Some, like Walls, think current oversight is too lax.
“With supplements, there are no regulations at the manufacturer level, no regulations at the distributor level, no regulations at the retail level.
“Only at the point of the consumer do the regulations come into play. … The only restriction on supplement manufacturers is that they cannot make false claims, and no one knows if they have made false claims until that product hits the market,” he said.
And while “false claims” might refer to claims of benefit or efficacy, they “could also refer to what the products actually are, and could trigger the FDA’s involvement.”
“The regulatory oversight is, I think, stronger than what common knowledge in the consumer world knows. FDA is strongly regulating.”
But, he added, most supplement manufacturers “believe very strongly in their reputations and their quality of manufacturing and ingredients, so to some degree I think many would welcome additional oversight.”
As for any negative impact on those insuring the supplement industry, Walters is unconcerned.
“We believe adamantly that this should not affect rates, pricing or availability of coverage.
“This is something that should not be a big issue for the insurance underwriting community that underwrites this sort of business.”
Adjusting to the DOL’s Overtime Rules
At last, the Department of Labor released its proposed overtime rules, which extend overtime pay next year to workers earning a minimum salary of $921 per week or $47,892 annually. However, by the time the final rule is issued in 2016, the DOL estimates that the salary level will climb to $970 per week or $50,440 per year.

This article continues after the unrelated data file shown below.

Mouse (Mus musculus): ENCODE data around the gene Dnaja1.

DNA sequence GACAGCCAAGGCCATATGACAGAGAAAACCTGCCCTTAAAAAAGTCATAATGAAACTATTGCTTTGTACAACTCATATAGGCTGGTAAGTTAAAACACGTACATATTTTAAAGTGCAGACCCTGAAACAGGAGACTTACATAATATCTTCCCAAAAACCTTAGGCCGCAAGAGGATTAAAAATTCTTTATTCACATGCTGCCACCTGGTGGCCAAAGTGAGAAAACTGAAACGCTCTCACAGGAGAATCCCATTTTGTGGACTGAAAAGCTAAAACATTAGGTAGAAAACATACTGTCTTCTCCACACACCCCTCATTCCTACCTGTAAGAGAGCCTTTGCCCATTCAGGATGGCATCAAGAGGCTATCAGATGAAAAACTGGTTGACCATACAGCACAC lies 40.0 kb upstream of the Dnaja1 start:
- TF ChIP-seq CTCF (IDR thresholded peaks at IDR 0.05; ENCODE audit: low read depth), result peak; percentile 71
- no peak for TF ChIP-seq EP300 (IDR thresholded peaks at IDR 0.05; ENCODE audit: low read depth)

Other proposed changes involve continuously increasing the salary level each year and setting a higher standard for highly compensated employees, from the current $100,000 level to $122,148.
According to a White House press release, the proposed overtime change is expected to impact nearly 5 million workers — 56 percent of whom are women and 53 percent of whom have at least a college degree — and better reflect the intent of the Fair Labor Standards Act.
The Bush administration last updated the salary level in 2004, to $23,660 ($455 per week). Currently, though, that salary, “. . . is below the poverty threshold for a family of four and only eight percent of full-time salaried workers fall below it,” according to the release.
Gregory J. Kamer, founding partner at Kamer Zucker Abbott, a management labor employment law firm in Las Vegas, said the new regulations, if adopted, will require employers to decide whether they want to pay overtime or employ more workers.
“Clearly, the wage will go up or there will be more employment or [job] openings. That can be a hard call.”
“The changes that have been hinted at [regarding] duties could actually have a more significant business impact than even the salary increase.” — Lee Schreter, chairman of the board, Littler Mendelson
Lee Schreter, chairman of the board at Littler Mendelson in Atlanta, said companies will also need to spend time and money analyzing the regulations and informing employees of the changes.
“It’s a mistake to focus solely on the salary level,” she said. The changes to the duties requirements may create new legal standards for the courts to interpret.
“The changes that have been hinted at [regarding] duties could actually have a more significant business impact than even the salary increase.”
The changes may also limit opportunities for advancement, said Kerry Chou, senior practice leader at WorldatWork, an HR association based in Scottsdale, Ariz.
He noted that first-line supervisors who perform nonexempt duties but also manage employees by assisting in their hiring, promotions and discipline may lose the opportunity to develop skills and demonstrate their supervisory aptitude because of the proposed rules.
Other employers may mitigate the expense by preventing employees from working more than 40 hours each week or laying them off, he said.